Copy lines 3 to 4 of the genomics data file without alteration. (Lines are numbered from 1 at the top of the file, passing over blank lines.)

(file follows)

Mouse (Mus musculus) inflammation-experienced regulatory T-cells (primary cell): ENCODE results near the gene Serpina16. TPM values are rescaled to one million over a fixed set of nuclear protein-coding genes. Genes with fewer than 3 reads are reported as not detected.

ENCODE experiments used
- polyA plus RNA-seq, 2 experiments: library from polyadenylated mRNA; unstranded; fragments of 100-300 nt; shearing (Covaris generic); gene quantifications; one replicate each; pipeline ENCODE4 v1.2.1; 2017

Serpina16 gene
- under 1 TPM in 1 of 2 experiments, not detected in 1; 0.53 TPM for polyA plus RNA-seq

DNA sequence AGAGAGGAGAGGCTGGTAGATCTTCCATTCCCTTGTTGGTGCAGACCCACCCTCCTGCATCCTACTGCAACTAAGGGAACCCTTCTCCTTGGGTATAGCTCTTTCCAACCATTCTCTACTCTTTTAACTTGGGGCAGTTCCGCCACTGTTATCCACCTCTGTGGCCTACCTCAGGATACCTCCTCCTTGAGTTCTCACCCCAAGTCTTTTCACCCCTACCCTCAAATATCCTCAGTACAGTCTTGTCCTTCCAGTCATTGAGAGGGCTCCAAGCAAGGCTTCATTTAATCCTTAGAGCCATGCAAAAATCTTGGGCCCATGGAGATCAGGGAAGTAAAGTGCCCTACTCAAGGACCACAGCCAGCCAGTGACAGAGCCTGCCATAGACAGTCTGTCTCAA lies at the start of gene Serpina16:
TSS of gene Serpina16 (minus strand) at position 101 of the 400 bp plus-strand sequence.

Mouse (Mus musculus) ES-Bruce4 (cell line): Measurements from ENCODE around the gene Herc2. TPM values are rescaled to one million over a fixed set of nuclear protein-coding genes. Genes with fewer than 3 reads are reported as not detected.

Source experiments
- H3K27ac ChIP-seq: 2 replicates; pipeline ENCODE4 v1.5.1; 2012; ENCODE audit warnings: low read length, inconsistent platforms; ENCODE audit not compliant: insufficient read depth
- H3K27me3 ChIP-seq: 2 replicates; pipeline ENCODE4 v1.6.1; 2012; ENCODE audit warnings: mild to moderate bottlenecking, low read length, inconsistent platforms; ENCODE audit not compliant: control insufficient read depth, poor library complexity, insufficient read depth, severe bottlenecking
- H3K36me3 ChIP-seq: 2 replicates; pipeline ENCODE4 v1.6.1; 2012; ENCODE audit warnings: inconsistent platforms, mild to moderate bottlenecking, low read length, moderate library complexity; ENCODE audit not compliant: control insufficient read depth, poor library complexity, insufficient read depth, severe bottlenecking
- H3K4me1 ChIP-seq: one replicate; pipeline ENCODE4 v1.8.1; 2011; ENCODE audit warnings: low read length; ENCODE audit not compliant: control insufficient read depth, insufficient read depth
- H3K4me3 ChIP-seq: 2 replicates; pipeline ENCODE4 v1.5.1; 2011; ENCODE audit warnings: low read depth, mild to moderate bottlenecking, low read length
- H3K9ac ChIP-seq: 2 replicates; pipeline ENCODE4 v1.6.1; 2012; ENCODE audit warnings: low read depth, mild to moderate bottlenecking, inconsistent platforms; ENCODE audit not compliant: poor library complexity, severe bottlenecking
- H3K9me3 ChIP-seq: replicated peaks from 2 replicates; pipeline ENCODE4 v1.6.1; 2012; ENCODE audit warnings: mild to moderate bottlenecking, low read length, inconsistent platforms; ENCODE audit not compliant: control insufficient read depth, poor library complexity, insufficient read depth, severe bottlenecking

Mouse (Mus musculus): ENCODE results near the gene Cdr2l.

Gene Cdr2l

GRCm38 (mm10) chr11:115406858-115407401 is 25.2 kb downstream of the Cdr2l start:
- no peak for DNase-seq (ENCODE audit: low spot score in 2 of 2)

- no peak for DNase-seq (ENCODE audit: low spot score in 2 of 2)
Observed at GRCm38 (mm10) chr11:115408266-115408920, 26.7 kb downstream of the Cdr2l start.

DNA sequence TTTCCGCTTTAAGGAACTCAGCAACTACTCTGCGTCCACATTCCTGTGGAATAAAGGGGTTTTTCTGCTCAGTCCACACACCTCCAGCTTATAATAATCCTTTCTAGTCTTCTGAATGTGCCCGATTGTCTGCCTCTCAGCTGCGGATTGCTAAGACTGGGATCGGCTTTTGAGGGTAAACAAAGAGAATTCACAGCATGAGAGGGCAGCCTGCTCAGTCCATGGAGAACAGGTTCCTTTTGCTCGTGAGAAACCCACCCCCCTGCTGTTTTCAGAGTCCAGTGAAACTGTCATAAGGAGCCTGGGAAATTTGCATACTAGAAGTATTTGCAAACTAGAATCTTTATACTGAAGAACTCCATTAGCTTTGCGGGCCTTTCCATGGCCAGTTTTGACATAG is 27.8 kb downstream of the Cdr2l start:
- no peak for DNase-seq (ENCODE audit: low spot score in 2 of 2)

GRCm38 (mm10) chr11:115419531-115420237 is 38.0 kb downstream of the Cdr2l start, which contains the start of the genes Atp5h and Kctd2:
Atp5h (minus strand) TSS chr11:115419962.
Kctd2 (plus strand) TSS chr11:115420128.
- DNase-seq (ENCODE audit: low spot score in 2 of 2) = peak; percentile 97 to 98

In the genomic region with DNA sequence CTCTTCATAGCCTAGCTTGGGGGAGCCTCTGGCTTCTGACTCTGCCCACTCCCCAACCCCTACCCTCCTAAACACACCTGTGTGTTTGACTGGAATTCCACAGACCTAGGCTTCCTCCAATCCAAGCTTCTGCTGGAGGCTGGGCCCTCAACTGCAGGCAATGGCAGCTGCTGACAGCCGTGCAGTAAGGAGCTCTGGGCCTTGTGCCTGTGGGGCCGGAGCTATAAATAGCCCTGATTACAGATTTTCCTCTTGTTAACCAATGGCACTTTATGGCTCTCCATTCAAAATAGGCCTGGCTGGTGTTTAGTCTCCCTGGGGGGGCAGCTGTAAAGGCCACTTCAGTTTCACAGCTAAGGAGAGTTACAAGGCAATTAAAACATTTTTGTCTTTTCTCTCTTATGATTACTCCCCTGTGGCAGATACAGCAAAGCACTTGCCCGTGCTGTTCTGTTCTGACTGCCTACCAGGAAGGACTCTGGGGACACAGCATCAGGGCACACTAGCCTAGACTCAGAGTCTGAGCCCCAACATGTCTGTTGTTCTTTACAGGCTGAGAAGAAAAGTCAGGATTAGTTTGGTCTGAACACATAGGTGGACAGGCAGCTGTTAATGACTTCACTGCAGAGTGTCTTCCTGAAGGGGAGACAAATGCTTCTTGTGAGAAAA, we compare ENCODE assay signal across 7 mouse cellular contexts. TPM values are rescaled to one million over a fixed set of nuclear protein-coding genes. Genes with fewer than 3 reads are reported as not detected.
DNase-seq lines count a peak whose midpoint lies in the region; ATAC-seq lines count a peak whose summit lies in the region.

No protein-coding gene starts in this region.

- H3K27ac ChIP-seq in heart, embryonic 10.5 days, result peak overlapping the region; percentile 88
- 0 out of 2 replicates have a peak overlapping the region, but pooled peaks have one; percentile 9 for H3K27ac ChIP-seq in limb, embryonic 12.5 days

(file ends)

- polyA plus RNA-seq, 2 experiments: library from polyadenylated mRNA; unstranded; fragments of 100-300 nt; shearing (Covaris generic); gene quantifications; one replicate each; pipeline ENCODE4 v1.2.1; 2017

Serpina16 gene